Incident response is in the spotlight again, and for many good reasons. This year alone we’ve seen significant ransomware incidents involving Munster Technological University and ION Group. Further afield, Royal Mail’s overseas parcel delivery suffered widespread disruption after a ransomware infection in January.

We rely more than ever on technology. When it doesn’t work or we can’t access it – which is what makes ransomware such a big threat – the potential effect is enormous. This explains why the World Economic Forum’s annual Global Risks Report ranks cybersecurity risk so highly.

As I wrote in a recent opinion column, I believe it’s one of the most valuable reports a cybersecurity professional can have, because it helps them to aim messages at the board. And one of the biggest messages they need to hear right now is: what’s our plan for a major incident?

Many businesses and public sector agencies already have business continuity plans and crisis communication playbooks. But, they often tend to focus on traditional crises like natural disasters; events that would force an office to close for a time, or disrupt service in other ways.

Now’s the time to upgrade these crisis plans by integrating cybersecurity incidents into them.

Honan’s Law

I called this effect (tongue partly in cheek) Honan’s Law: organisations won’t be judged for having a security breach, but they will be judged for how they respond to it. To me, refusing to release details claiming that investigations are ongoing – as Royal Mail did – makes no difference to stakeholders. That’s especially true of a public service that has responsibility to the state, and taxpayers to be as transparent as possible.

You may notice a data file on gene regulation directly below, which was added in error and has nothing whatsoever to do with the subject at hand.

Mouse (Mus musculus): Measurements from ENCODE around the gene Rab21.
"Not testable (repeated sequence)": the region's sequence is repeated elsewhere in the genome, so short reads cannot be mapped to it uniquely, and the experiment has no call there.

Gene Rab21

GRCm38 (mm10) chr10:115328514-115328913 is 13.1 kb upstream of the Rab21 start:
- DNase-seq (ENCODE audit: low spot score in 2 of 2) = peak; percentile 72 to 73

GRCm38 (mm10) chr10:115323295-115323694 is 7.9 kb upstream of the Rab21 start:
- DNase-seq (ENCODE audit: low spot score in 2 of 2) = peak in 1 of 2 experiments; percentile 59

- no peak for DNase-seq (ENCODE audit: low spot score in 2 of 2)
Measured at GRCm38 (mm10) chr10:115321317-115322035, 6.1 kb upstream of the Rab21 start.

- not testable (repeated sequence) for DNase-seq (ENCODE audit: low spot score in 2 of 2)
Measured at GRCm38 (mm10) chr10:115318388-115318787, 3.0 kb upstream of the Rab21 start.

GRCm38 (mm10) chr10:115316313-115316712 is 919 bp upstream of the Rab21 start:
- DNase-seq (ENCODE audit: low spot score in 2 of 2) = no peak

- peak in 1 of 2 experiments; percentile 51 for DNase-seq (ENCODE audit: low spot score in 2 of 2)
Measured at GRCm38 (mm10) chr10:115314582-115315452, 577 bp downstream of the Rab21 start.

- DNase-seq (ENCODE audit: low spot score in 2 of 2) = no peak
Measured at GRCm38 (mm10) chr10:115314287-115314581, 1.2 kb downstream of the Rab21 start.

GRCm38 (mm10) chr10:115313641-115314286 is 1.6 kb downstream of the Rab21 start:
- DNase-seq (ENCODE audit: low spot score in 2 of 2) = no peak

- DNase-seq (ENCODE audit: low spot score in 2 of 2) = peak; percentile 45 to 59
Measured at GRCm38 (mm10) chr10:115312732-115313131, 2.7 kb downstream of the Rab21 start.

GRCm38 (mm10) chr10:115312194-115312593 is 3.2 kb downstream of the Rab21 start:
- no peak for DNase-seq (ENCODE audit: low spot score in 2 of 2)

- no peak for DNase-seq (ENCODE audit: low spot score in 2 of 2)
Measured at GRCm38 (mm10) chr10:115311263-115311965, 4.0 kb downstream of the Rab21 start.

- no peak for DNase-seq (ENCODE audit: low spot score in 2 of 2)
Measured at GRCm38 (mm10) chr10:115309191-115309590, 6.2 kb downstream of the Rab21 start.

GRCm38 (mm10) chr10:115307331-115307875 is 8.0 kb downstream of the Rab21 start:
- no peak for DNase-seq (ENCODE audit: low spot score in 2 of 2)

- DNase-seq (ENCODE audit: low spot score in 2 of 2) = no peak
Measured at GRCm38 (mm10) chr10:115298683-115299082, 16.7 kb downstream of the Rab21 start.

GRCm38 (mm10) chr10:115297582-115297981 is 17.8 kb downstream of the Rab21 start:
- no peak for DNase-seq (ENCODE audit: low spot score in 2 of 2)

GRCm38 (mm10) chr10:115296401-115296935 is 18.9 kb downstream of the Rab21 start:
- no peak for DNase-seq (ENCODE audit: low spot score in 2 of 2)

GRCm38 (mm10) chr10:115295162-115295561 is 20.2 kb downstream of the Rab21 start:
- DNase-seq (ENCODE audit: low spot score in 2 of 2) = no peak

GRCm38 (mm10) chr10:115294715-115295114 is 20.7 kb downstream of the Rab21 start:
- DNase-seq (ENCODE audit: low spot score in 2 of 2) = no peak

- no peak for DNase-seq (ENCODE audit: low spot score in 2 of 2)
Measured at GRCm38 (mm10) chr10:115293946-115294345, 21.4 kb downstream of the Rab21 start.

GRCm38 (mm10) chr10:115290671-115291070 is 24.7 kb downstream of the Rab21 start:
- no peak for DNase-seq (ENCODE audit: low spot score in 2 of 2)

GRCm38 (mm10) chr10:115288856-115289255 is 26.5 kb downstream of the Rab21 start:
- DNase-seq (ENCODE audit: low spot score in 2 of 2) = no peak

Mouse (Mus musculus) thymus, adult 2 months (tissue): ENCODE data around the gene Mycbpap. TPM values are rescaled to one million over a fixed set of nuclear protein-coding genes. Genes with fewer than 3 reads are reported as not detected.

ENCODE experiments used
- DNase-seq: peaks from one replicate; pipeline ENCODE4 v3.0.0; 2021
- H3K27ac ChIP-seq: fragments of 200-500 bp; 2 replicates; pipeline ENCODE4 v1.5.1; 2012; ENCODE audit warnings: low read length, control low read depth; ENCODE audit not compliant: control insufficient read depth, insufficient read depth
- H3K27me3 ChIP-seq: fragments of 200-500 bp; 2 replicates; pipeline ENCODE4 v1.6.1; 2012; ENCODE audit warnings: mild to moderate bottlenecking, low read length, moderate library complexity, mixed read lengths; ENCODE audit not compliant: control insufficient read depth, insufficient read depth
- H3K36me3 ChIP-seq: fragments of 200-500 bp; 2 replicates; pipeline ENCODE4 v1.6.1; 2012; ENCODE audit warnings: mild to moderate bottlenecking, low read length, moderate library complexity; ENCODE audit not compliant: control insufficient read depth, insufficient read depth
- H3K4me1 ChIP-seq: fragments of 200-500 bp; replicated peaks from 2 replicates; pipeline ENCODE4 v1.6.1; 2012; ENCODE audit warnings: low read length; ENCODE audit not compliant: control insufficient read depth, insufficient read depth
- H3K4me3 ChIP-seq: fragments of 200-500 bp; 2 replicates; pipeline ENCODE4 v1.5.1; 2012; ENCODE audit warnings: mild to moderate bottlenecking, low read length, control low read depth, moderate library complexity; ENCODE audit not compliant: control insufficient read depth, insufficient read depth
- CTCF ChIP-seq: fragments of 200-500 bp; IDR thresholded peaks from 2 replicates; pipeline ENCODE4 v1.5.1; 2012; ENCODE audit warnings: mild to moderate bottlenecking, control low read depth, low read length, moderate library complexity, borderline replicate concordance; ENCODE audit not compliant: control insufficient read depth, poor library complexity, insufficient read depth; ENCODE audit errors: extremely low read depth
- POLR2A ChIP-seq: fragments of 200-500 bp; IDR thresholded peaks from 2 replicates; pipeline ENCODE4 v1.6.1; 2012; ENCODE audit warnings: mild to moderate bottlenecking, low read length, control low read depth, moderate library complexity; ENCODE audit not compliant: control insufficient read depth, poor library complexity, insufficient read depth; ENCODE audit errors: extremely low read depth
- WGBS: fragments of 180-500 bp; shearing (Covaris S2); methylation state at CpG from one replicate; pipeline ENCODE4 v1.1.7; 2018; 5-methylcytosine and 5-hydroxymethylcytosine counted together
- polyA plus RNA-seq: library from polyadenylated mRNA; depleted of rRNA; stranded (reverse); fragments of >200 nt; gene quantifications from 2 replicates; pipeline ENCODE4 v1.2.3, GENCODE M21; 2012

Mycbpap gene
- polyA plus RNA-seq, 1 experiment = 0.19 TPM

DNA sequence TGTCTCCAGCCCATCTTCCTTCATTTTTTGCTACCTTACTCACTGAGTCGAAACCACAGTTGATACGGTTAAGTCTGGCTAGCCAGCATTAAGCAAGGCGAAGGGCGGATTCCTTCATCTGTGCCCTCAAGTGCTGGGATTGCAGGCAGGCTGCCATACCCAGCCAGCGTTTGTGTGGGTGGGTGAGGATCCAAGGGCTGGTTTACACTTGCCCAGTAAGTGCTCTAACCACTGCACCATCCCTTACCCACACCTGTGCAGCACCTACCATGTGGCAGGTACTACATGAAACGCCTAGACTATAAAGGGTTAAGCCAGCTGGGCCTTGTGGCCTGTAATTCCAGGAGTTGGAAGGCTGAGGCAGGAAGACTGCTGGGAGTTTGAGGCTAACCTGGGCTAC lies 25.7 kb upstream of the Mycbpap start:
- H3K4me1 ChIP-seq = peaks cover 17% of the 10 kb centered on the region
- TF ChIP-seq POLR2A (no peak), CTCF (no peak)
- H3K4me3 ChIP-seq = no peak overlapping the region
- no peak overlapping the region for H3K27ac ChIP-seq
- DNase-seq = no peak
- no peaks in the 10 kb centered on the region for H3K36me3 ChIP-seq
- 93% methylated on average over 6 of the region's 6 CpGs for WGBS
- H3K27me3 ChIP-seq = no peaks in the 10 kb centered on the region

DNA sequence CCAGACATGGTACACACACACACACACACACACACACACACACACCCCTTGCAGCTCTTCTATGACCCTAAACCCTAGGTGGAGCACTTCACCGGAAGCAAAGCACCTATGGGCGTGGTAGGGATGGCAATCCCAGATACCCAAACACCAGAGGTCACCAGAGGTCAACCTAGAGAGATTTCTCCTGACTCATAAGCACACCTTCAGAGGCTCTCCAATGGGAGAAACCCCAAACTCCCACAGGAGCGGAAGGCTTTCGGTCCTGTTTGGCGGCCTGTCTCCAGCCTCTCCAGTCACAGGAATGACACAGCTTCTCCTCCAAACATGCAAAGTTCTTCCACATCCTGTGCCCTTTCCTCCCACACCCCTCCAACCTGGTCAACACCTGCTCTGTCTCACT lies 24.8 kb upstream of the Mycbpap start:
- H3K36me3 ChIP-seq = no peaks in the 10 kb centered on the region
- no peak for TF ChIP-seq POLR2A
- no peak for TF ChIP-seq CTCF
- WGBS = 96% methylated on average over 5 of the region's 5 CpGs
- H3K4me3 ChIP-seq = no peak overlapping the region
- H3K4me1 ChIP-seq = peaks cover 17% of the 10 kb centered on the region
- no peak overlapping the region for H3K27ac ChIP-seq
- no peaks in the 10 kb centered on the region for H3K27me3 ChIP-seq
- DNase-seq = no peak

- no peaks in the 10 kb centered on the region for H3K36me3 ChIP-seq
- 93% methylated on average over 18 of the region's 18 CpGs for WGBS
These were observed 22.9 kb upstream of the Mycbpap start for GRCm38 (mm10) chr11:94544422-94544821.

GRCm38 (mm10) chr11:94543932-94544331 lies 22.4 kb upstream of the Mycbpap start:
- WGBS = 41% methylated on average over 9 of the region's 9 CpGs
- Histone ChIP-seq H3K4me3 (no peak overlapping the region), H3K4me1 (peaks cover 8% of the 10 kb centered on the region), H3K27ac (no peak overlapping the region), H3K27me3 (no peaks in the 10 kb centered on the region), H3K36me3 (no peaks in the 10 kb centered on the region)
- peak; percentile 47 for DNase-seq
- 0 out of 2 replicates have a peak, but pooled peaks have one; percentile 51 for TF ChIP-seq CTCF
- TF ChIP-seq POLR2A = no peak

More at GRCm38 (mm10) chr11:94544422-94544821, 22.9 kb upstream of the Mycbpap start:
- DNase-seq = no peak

We’ve blogged about the need to have response plans for times like public holidays, since that’s often when incidents happen. Now let’s focus on a vital but often overlooked element of any plan: communications.

Organisations that have been affected by a cybersecurity incident need to get a message across clearly and concisely. The language may vary depending on the audience it needs to reach. These audiences might include:

  • The public: so the message needs to be simple and easy to understand
  • Staff: there could be workarounds, overtime, or other changes to ordinary business practices during any disruption. Friends, families, and possible journalists may be asking what’s going on, so there needs to be the same story coming out from the organisation. Be aware that staff will be under stress and worried about the impact on their jobs.
  • Board of directors: proper communication should help them understand what’s happening, give confidence in the steps being taken, and provide oversight of the response
  • Regulators and other agencies, possibly the police: what do you need to report, and how? Are you at risk of saying something that could leave you legally exposed later on?

It’s easier to invoke a plan that’s already in place, with some alterations, than to have to design one from scratch. And the best time to update that plan is before you have an incident, not during one.